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"Dear Wendy" comes from the talents that brought us "Festen" and "It's
All About Love" (both written and directed by Thomas Vinteberg),
"Dogville," "Dancer in the Dark" and "Breaking the Waves" (written and
directed by Lars Von Trier). They have collaborated on Dear Wendy, with
Vinteberg at the helm and penned by Trier.
This is my favorite kind of movie; it begins with a "what if..." premise, which the storytellers follow with relentless commitment. In this case, the premise is "what if some misfit kids fell in love with their guns." Well, they'd give them names, they'd practice shooting and have a secret clubhouse, they'd study the famous gun-toting heroes of old, and the relationship they have with their weapons would become a mirror for their relationships with the world. All of which are pursued beautifully in the film.
Quite a few American movie critics read this film as a critique of American society, and they resent a European making a film about small-town America. An oft-vented complaint is that Trier has no business criticizing a country which he's never actually visited. I don't think, however, that this is ultimately a film about guns; the relationship these kids have with their guns is simply a unique window through which the filmmakers have chosen to show us the rich inner lives of the protagonists. They could have used a dysfunctional family (Festen), or movie musicals (Dancer In The Dark) or a tolling church bell (Breaking The Waves) to show us that world - but in this case it's guns.
Within the limits of the film medium - 10,000 words of dialog and around 140,000 frames of film - the choices of the filmmaker often revolve about what to leave OUT rather than what to put IN. This is a film that could be used as a textbook for economists. The script is tight - not a word out of place, although the narration feels conversational and casual. A film about child misfits and their guns could easily follow thematic red herrings all over the place in pursuit of social commentary, but "Dear Wendy" is utterly restrained - in spite of the "loaded" subject matter. On the cutting room floor are social commentary, cliché, and many of the cinematic crutches which Trier and Vinterberg rejected in their Dogme 95 days.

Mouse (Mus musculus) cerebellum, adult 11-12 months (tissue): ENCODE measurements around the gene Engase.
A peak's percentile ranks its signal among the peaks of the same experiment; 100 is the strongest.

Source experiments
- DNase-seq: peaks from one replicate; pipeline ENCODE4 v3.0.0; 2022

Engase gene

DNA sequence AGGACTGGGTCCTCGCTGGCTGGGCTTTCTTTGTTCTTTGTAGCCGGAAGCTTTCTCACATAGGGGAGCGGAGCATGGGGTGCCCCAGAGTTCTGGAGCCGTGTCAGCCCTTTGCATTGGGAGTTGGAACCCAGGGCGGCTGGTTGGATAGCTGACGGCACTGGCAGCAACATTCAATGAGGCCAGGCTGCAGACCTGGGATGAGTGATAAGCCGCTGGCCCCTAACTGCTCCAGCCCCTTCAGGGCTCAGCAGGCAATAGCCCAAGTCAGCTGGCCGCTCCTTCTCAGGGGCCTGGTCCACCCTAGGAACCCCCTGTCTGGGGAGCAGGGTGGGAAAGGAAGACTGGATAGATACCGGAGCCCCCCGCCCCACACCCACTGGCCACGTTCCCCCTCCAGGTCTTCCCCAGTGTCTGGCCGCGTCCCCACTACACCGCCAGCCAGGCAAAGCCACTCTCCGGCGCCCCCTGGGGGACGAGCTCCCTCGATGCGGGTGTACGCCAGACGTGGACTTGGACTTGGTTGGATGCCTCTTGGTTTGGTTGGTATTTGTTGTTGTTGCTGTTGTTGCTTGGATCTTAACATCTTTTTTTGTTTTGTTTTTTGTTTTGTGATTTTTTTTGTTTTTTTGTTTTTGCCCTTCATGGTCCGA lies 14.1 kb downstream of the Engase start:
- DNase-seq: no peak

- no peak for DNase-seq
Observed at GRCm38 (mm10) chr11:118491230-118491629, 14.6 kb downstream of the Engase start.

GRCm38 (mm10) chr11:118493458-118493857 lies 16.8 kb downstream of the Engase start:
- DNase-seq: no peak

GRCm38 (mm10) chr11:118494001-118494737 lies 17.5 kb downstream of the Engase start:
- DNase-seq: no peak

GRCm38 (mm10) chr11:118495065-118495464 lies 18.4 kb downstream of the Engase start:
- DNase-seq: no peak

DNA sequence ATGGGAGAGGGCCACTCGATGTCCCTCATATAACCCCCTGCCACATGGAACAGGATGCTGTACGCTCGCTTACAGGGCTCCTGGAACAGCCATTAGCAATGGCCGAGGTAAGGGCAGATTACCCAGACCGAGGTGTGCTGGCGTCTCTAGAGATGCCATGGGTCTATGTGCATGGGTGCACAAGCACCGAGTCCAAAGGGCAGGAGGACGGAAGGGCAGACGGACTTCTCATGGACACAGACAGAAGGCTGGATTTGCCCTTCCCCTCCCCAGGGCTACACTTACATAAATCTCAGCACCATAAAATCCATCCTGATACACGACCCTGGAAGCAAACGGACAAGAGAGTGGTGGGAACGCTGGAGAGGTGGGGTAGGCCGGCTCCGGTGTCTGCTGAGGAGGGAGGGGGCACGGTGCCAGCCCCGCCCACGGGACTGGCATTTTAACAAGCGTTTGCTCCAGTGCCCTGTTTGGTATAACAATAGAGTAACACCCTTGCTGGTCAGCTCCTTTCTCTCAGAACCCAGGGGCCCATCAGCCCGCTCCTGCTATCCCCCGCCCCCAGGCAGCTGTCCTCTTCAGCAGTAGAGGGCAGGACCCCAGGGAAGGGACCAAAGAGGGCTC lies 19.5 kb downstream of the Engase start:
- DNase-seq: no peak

Any film lover who cares to see a film utterly committed to its premise, a film made with economy and efficiency, a film full of sweet irony, a film of deceptive simplicity, would do well to check out "Dear Wendy."
This flick, with its subtle views on America's obsession with weapons,
is likely not going to be a crowd pleaser. One of the main reasons for
this is the films use of highly symbolic mise-en-scene takes several
viewings to fully appreciate. Another reason for the let down is that
some might be inclined to want more action for a movie that centralizes
However, this movie is brilliant. The shot composition, the editing, the acting-this movie is very well pieced together. Also, as for the meaning of the movie, it goes in a direction that is a really provocative and fresh. I would highly recommend that you give this movie a chance, and keep an open mind. I have never been a fan of the director of this film or the writer, but I was deeply pleased by this film.
I went into this film extremely hesitant. I don't know Vinterberg well, but I do know there isn't much about Lars that I like at all. Top that with a subject matter that I'm rather sensitive about as well. But the film was beautifully filmed and the performances were enjoyable. I enjoyed all of it. I disagree with critics who say the film attacked America or had a heavy-hitting message in it. I think it's subtler than that. For me it was the big surprise of Sundance 05. Rich and fun. In the script, the characters were twice as old as those in the film, and I think Vinterberg made a wise choice in changing that. What is powerful in a teenager can look dorky in a 30-something.
All of this recent fuss about David Cronenberg's film, "A History of
Violence." What rot. You want a good film about violence and the gun
culture in America? Check out this little gem from the co-founders of
Denmark's Dogme 95 movement: Thomas Vinterberg ("The Celebration"), who
directed this film, and Lars von Trier, who wrote the screenplay.
Von Trier drives many American film critics absolutely bonkers because he has the temerity to make films about the "American Character," even though he apparently has never set either of his personal feet on U.S. soil. First came "Dancer in the Dark," set in central Washington State, then "Dogville," set somewhere in the Colorado Rockies. (The actual locations were European, as is the case in Dear Wendy.) These earlier films may have had their problems, but they nonetheless stung with their unflattering depictions of American hypocrisy, greed, violence and injustice.